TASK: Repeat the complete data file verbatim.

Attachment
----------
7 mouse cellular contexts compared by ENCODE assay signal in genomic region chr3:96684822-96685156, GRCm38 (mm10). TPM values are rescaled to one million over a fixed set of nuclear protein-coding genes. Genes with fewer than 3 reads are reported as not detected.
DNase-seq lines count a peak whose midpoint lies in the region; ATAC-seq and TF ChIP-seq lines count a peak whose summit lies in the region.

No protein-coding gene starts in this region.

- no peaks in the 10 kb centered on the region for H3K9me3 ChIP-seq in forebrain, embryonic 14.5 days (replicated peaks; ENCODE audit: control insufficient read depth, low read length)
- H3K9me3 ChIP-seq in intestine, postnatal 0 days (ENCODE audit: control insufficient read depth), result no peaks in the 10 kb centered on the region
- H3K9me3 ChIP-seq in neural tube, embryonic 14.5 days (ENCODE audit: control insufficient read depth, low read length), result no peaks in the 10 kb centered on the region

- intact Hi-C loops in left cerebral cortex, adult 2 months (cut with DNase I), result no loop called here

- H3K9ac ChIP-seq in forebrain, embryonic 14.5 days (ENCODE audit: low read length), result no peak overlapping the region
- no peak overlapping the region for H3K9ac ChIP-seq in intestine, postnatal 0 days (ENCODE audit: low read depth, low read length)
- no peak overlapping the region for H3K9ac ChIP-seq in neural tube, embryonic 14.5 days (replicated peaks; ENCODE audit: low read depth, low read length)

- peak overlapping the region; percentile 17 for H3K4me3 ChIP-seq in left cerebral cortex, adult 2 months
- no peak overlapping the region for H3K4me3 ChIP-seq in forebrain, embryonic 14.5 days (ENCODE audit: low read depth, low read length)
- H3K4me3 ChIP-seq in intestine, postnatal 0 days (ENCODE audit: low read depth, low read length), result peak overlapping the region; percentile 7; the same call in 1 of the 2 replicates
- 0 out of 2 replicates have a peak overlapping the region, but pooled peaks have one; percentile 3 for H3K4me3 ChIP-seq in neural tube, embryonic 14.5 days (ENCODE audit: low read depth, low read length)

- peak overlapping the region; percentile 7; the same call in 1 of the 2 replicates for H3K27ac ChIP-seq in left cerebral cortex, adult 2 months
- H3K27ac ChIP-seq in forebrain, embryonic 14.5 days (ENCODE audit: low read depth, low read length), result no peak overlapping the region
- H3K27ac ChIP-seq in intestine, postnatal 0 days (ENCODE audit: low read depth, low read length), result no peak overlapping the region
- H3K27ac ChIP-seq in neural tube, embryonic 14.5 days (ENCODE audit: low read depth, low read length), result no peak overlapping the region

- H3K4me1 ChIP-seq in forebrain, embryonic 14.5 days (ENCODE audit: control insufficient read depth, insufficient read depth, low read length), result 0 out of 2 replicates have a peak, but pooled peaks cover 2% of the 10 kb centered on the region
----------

7 mouse cellular contexts compared by ENCODE assay signal in genomic region chr3:96684822-96685156, GRCm38 (mm10). TPM values are rescaled to one million over a fixed set of nuclear protein-coding genes. Genes with fewer than 3 reads are reported as not detected.
DNase-seq lines count a peak whose midpoint lies in the region; ATAC-seq and TF ChIP-seq lines count a peak whose summit lies in the region.

No protein-coding gene starts in this region.

- no peaks in the 10 kb centered on the region for H3K9me3 ChIP-seq in forebrain, embryonic 14.5 days (replicated peaks; ENCODE audit: control insufficient read depth, low read length)
- H3K9me3 ChIP-seq in intestine, postnatal 0 days (ENCODE audit: control insufficient read depth), result no peaks in the 10 kb centered on the region
- H3K9me3 ChIP-seq in neural tube, embryonic 14.5 days (ENCODE audit: control insufficient read depth, low read length), result no peaks in the 10 kb centered on the region

- intact Hi-C loops in left cerebral cortex, adult 2 months (cut with DNase I), result no loop called here

- H3K9ac ChIP-seq in forebrain, embryonic 14.5 days (ENCODE audit: low read length), result no peak overlapping the region
- no peak overlapping the region for H3K9ac ChIP-seq in intestine, postnatal 0 days (ENCODE audit: low read depth, low read length)
- no peak overlapping the region for H3K9ac ChIP-seq in neural tube, embryonic 14.5 days (replicated peaks; ENCODE audit: low read depth, low read length)

- peak overlapping the region; percentile 17 for H3K4me3 ChIP-seq in left cerebral cortex, adult 2 months
- no peak overlapping the region for H3K4me3 ChIP-seq in forebrain, embryonic 14.5 days (ENCODE audit: low read depth, low read length)
- H3K4me3 ChIP-seq in intestine, postnatal 0 days (ENCODE audit: low read depth, low read length), result peak overlapping the region; percentile 7; the same call in 1 of the 2 replicates
- 0 out of 2 replicates have a peak overlapping the region, but pooled peaks have one; percentile 3 for H3K4me3 ChIP-seq in neural tube, embryonic 14.5 days (ENCODE audit: low read depth, low read length)

- peak overlapping the region; percentile 7; the same call in 1 of the 2 replicates for H3K27ac ChIP-seq in left cerebral cortex, adult 2 months
- H3K27ac ChIP-seq in forebrain, embryonic 14.5 days (ENCODE audit: low read depth, low read length), result no peak overlapping the region
- H3K27ac ChIP-seq in intestine, postnatal 0 days (ENCODE audit: low read depth, low read length), result no peak overlapping the region
- H3K27ac ChIP-seq in neural tube, embryonic 14.5 days (ENCODE audit: low read depth, low read length), result no peak overlapping the region

- H3K4me1 ChIP-seq in forebrain, embryonic 14.5 days (ENCODE audit: control insufficient read depth, insufficient read depth, low read length), result 0 out of 2 replicates have a peak, but pooled peaks cover 2% of the 10 kb centered on the region